Each week in our Sunday newsletter we list stolen RVs (and only the ones we’re made aware of – we’re sure there are dozens, probably hundreds, more). We’re hopeful that someone out there will spot a missing rig and call the authorities. A reader recently asked us to offer some tips about securing our RVs so that our rigs won’t end up on the “Stolen RV” column. So, let’s take a look…
Thieves will most often take the path of least resistance. If one travel trailer sits completely unsecured while the trailer next to it has several deterrents to hooking up and driving off, thieves will most likely opt to take the unsecured rig.
The longer it takes for the thieves to break in or hook up your RV, the greater the chances they’ll be caught. Many professional thieves can make off with an unsecured fifth-wheel RV in less than one minute. They simply hook their own truck to your RV and off they go. If you have one, two, or several theft deterrents in place, thieves will look for an easier/quicker rig to take.
Here are some things you can do to deter theft. Thieves will see the measures you’ve taken and hopefully move on to an easier target. Remember! One deterrent is good, but more is better.
- Leave the leveling jacks down and lock the outside bay that houses the control levers. This means a would-be thief will need to break into your rig’s basement to access controls, and then retract the jacks to drive off with your trailer. It takes valuable time to do this. Even if you can access your leveling jacks from the exterior of your rig, it will still take time for a thief to raise the jacks and drive away.
- Use wheel stabilizers or chocks between your rig’s tires like these. Secure the stabilizers with a lock. Yes, a well-prepared thief can probably cut through the lock, but it will take time. This precious time opens the opportunity for other campers to notice and alert authorities.
- Wheel boot locks (like patrol officers sometimes use to render a vehicle immobile) can also deter an RV thief. These are usually made of thick steel and are difficult to dislodge. Here’s a good one to use.
- Fasten hitch locks to your rig.
- Fasten a lock bar on your motorhome’s steering wheel.
- Install an entry touch keypad like this top-rated one for keyless entry into your RV. Do not share the code!
Invisible deterrents to RV theft
Would-be thieves won’t be able to see the following precautions, but these preventive actions are still very effective.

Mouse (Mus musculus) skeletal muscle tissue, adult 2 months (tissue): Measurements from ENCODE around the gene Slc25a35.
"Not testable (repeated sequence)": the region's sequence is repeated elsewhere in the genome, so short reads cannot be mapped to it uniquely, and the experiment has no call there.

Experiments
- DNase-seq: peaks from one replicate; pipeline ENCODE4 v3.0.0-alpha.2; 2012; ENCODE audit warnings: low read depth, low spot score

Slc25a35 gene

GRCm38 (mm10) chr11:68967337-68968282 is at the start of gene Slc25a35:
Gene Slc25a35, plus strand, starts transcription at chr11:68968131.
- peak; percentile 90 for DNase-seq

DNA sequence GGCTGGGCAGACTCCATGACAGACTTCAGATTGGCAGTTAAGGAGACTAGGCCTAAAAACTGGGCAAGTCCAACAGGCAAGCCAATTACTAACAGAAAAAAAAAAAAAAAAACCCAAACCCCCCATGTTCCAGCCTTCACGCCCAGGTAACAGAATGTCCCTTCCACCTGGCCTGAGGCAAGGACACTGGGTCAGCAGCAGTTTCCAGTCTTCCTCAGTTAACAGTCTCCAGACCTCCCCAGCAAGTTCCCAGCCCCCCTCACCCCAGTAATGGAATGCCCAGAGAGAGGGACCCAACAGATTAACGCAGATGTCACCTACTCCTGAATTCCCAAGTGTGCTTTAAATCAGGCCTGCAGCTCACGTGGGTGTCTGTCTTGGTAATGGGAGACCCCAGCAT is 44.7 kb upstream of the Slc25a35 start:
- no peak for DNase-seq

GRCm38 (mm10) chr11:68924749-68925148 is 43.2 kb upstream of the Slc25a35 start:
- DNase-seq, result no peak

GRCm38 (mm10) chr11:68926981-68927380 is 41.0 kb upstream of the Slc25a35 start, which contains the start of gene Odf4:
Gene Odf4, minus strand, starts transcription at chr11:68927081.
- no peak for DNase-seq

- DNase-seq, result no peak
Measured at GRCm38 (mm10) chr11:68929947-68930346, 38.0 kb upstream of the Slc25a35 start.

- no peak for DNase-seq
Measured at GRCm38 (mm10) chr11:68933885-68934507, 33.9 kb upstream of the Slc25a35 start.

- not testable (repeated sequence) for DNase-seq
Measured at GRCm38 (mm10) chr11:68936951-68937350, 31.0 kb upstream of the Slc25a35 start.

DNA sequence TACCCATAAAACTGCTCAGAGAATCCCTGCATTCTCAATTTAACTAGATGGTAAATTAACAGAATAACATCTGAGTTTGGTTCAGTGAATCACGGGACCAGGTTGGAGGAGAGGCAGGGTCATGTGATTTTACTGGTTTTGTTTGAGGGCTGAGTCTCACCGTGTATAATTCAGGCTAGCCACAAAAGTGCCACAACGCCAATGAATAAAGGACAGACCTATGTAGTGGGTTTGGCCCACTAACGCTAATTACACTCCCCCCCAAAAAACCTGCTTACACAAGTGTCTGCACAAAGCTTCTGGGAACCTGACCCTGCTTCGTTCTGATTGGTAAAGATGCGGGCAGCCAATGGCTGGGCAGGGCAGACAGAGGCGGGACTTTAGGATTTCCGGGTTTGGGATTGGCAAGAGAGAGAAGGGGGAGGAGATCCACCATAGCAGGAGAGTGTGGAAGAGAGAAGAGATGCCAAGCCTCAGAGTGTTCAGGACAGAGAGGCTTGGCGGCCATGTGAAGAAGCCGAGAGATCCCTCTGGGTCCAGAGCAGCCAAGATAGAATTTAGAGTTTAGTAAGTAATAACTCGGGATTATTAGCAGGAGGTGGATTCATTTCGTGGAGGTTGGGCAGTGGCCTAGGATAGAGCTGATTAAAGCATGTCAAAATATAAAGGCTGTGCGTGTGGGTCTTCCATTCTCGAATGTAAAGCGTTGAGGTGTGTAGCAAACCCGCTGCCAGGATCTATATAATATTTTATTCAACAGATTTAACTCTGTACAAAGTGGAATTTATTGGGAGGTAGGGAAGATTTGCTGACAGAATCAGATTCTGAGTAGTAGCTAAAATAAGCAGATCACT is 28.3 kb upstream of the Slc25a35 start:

- Install a home security system in your RV. Many security packages feature cameras, motion sensors, glass breakage monitoring, and more. If your system comes with a security badge, be sure to post it where thieves will see it. Maybe they’ll move on to a different RV if they know you’re watching them remotely.
- Ask your mechanic to install a hidden switch that will disable your rig’s ignition.
- Change the locks on your basement storage compartments. An experienced thief may pick the lock, but at least s/he won’t simply use a “master key” to get inside! (It’s estimated that as many as 90% of all RV storage compartment keys are identical.)
- Put a loud-sounding alarm on your RV door(s). If thieves break in, everyone in the park will hear it! This one requires no tools for installation.
- Consider placing some unique identification on your RV roof. Thieves won’t see it, but a highway patrol helicopter will.
- Install a vehicle tracking device. If thieves snatch your rig, at least it can be tracked by authorities and hopefully returned to you.
Common sense prevention of stolen RVs
There are several additional actions you can take to prevent thieves from stealing your rig or its contents. Many of these actions are simple, basic precautions.
- Lock all entry doors when you’re away from your camper.
- Pull blinds down if you plan to be away for a while. This will keep valuables out of sight. (Note: Only pack the items you really use. Leave other valuables safe at home.) If you’re a full-time RVer, consider purchasing a safe to store your valuables. Hide the safe behind a closet wall panel or other hidden location.
- Secure outside property like bicycles, grills, and chairs – especially during the overnight hours. Simply putting things in the RV basement and locking the compartment will help keep things safe.
- It pays to be sociable. Get to know your RV neighbors and ask them to notify you if they see anything suspicious in and around your rig. Offer to do the same for them.
- If possible, park in a well-lit camping spot. If you’re afraid of potential theft, keep outside lights on as a nighttime deterrent.
- Use a dowel rod to secure sliding windows that you prefer to keep open. Lock emergency exit windows when you’re away from your RV.
- Leave the TV or radio on while you’re away from your rig. Potential thieves may think someone’s inside. The same goes for interior lights when you’re away at night. Keep the lights on!
- Use sites like Campground Reviews to check out any campground before booking your stay. If you feel unsafe in your RV park, make plans to leave, if at all possible.
Can you add to our safety list? How do you secure your RV?